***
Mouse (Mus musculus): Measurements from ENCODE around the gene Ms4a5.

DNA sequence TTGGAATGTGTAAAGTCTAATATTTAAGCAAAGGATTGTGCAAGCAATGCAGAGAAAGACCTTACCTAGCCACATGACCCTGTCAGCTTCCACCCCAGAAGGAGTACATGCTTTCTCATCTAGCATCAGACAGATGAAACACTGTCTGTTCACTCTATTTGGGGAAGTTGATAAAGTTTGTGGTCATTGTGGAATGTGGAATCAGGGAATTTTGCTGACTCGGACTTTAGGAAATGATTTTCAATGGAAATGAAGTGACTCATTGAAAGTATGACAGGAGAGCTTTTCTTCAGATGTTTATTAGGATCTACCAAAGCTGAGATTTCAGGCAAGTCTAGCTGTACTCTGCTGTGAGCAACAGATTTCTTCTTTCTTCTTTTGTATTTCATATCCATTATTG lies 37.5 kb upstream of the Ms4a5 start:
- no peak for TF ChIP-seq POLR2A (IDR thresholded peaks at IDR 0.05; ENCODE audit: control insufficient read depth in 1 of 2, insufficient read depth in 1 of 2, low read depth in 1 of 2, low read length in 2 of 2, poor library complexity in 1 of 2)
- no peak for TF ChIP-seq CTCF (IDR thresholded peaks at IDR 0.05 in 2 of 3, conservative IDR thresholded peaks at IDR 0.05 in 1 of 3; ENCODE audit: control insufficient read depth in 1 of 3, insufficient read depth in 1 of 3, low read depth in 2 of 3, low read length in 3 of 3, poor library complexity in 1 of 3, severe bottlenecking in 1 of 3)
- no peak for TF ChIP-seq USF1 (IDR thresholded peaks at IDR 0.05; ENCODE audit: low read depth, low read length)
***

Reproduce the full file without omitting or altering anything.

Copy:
Mouse (Mus musculus): Measurements from ENCODE around the gene Ms4a5.

DNA sequence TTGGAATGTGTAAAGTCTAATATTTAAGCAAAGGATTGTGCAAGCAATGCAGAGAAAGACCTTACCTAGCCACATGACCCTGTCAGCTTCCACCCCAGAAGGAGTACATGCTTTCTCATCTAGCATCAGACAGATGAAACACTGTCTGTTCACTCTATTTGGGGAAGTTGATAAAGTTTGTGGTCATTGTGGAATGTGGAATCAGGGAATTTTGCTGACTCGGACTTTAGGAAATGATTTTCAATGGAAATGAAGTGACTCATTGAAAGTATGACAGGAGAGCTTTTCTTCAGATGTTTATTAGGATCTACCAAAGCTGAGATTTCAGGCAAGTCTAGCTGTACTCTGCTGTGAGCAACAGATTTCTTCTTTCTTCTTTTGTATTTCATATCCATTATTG lies 37.5 kb upstream of the Ms4a5 start:
- no peak for TF ChIP-seq POLR2A (IDR thresholded peaks at IDR 0.05; ENCODE audit: control insufficient read depth in 1 of 2, insufficient read depth in 1 of 2, low read depth in 1 of 2, low read length in 2 of 2, poor library complexity in 1 of 2)
- no peak for TF ChIP-seq CTCF (IDR thresholded peaks at IDR 0.05 in 2 of 3, conservative IDR thresholded peaks at IDR 0.05 in 1 of 3; ENCODE audit: control insufficient read depth in 1 of 3, insufficient read depth in 1 of 3, low read depth in 2 of 3, low read length in 3 of 3, poor library complexity in 1 of 3, severe bottlenecking in 1 of 3)
- no peak for TF ChIP-seq USF1 (IDR thresholded peaks at IDR 0.05; ENCODE audit: low read depth, low read length)